By Joan Janzen
True story – a couple invited a group of friends to dinner. At the table, the wife turned to their six-year- old daughter and asked her, “Would you like to say grace?”
“No, Mommy. I wouldn’t know what to say,” the girl replied.
Her mom tried to boost her confidence by suggesting, “Just say what you hear Mommy say.”
So their daughter bowed her head and said, “Dear Lord, why on earth did I invite all these people to dinner?”
I’m sure this family valued every person sitting around their table, yet the hostess didn’t fully appreciate them that evening. Like this hostess, we can focus on every day challenges and lose sight of all the good that surrounds us.
It wasn’t too long ago that Saskatchewan was classed as a have-not province and people were thinking “Why on earth do I live here?” But today there’s plenty of assets to be found in Saskatchewan.
Did you know that our province boasts an extraordinary amount of exports to foreign countries? Saskatchewan exports more to non-U.S. customers than any other Canadian province, except for British Columbia. We’ve surpassed Ontario with respect to exporting food, and our exports have almost doubled since 2007.
Our province can credit our farmers and entrepreneurs for the export of fertilizer, food, potash, and for providing energy security to Asia. We export uranium to India and China, countries that are otherwise building coal plants.
It’s nothing less than extraordinary for a province with a population of 1.3 million to export $35 billion annually to foreign countries. Saskatchewan is clearly an example of economic freedom in our country, and we definitely want to do everything we can to keep it that way.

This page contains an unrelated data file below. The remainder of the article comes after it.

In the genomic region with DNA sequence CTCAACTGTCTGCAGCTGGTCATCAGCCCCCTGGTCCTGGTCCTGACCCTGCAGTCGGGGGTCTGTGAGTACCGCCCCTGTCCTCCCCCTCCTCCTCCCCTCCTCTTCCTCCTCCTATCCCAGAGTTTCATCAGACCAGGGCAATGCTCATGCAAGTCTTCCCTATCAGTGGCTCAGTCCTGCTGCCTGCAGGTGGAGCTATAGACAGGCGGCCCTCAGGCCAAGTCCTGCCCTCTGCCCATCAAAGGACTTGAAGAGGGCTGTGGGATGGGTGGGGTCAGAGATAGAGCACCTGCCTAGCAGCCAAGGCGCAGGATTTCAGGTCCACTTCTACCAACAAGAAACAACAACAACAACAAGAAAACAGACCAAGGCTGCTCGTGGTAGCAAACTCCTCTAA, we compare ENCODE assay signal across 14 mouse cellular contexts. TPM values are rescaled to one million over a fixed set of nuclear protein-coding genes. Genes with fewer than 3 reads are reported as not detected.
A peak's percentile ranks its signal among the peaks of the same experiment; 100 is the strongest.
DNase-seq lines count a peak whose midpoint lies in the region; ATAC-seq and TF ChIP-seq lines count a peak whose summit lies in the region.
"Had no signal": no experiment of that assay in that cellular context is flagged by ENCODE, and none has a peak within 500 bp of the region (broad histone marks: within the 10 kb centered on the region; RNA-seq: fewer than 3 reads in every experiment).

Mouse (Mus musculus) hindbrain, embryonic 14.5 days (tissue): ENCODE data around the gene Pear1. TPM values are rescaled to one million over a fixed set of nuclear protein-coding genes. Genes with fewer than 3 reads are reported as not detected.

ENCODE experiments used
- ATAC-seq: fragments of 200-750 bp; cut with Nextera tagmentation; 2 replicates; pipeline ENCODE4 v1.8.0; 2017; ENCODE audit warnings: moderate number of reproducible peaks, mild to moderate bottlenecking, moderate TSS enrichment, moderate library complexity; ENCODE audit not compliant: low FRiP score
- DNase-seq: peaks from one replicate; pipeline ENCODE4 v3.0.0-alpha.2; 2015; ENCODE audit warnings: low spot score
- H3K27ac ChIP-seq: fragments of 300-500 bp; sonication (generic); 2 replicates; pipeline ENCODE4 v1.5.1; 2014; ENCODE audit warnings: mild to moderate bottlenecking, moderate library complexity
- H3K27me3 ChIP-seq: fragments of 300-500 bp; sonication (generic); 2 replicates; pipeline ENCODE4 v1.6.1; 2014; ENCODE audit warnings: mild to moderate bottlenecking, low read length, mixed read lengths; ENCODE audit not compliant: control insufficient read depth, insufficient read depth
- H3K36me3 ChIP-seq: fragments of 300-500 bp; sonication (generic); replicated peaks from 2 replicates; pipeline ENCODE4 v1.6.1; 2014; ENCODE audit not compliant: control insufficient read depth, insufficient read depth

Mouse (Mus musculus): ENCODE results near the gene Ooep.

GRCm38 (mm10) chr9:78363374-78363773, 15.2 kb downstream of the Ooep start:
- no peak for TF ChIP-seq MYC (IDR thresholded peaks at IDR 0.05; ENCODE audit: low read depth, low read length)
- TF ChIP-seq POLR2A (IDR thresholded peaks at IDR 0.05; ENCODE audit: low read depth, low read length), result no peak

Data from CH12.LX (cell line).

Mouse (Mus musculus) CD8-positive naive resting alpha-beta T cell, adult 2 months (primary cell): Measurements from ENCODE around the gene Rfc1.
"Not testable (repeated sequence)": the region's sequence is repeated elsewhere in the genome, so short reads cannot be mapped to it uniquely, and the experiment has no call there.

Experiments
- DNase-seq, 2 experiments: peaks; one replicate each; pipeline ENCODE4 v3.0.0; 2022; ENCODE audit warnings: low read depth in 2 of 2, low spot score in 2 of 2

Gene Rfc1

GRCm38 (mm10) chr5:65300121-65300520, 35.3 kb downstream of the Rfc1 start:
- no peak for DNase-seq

We also have long standing provincial Crown corporations, including Saskatchewan Government Insurance, established in 1945; Sask. Energy founded in 1952, Sask. Power in 1949, and Sask. Tel had its origin as far back as 1908. These are well established and have proven to be beneficial to residents of Saskatchewan and our province.
The following story about two old friends illustrates how we can take for granted all that we have. When two friends met on the street, one fellow looked very sad causing his friend to ask, “What has the world done to you, my old friend?”
The sad man said, “Three weeks ago my uncle died and left me forty thousand dollars.”
“That’s a lot of money.” his friend responded.
“Yeah, but two weeks ago a cousin I never knew died and left me eighty-five thousand dollars.” he added.
“Sounds like you’ve been given a lot of cash.”
“You don’t understand!” his friend interrupted. “Last week my great aunt passed away and I inherited almost a quarter of a million from her.”
Now the man’s friend was really confused. “Then, why do you look so sad?”
His friend moaned, “This week … nothing!”
We live in a province where we have been given much on a regular basis. Yet at the same time, we can’t afford to just assume and take for granted continuing prosperity. We need to be ever grateful for what we have, and remain united in building our province.